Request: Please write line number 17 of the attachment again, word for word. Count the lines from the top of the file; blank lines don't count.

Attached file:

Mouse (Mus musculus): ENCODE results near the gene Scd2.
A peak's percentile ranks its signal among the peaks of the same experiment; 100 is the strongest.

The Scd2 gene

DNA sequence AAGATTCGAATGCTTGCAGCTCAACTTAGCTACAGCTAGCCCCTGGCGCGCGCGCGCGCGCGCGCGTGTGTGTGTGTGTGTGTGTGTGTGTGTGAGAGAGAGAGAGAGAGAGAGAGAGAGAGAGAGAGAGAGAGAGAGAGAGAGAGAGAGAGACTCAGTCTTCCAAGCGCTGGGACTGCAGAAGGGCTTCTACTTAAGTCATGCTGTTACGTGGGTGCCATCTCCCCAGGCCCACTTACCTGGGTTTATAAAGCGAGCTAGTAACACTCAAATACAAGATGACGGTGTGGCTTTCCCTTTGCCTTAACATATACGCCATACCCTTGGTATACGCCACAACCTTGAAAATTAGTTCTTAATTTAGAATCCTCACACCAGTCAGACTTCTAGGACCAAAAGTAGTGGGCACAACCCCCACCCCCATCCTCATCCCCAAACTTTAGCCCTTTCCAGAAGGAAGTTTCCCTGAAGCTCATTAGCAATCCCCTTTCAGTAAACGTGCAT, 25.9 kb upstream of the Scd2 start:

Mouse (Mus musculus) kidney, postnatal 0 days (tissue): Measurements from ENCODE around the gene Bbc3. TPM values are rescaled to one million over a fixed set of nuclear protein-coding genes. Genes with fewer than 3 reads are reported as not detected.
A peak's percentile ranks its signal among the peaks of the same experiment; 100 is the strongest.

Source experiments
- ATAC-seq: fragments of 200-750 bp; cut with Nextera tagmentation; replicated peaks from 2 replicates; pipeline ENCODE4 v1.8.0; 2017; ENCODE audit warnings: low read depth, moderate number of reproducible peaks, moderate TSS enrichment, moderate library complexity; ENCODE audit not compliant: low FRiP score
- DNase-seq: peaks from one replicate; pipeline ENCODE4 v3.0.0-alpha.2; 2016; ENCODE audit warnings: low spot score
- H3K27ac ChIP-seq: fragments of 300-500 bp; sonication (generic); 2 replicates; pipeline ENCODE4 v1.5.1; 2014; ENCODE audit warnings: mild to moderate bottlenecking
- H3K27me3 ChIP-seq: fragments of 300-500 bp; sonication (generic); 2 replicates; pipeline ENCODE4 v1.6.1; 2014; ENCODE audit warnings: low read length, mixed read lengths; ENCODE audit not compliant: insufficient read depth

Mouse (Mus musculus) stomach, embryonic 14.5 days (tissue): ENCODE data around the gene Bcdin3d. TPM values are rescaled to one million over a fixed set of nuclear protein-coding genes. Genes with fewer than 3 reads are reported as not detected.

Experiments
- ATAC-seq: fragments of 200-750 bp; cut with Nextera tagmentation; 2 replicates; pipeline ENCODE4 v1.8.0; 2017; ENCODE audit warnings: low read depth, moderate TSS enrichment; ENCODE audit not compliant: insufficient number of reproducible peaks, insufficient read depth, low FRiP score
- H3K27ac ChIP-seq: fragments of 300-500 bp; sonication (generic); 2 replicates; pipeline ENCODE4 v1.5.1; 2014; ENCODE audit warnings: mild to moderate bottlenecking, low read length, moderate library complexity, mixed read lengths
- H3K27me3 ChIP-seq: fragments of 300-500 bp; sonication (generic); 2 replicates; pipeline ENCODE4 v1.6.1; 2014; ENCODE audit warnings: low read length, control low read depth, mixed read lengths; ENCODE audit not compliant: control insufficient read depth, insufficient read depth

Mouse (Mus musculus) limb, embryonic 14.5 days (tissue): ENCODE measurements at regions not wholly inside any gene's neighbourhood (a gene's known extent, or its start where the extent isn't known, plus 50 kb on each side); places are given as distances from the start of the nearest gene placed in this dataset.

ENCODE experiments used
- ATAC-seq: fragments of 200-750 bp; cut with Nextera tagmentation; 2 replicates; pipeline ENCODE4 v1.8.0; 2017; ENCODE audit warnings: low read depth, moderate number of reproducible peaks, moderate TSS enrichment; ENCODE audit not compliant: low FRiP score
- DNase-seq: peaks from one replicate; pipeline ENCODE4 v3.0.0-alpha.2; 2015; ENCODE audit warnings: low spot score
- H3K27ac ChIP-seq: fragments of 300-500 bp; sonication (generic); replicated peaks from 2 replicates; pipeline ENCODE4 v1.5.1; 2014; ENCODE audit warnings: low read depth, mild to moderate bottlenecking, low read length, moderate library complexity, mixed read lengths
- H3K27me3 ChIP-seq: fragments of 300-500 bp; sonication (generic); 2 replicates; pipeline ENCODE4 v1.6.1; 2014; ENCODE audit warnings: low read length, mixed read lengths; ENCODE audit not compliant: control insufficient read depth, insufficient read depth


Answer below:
Mouse (Mus musculus) limb, embryonic 14.5 days (tissue): ENCODE measurements at regions not wholly inside any gene's neighbourhood (a gene's known extent, or its start where the extent isn't known, plus 50 kb on each side); places are given as distances from the start of the nearest gene placed in this dataset.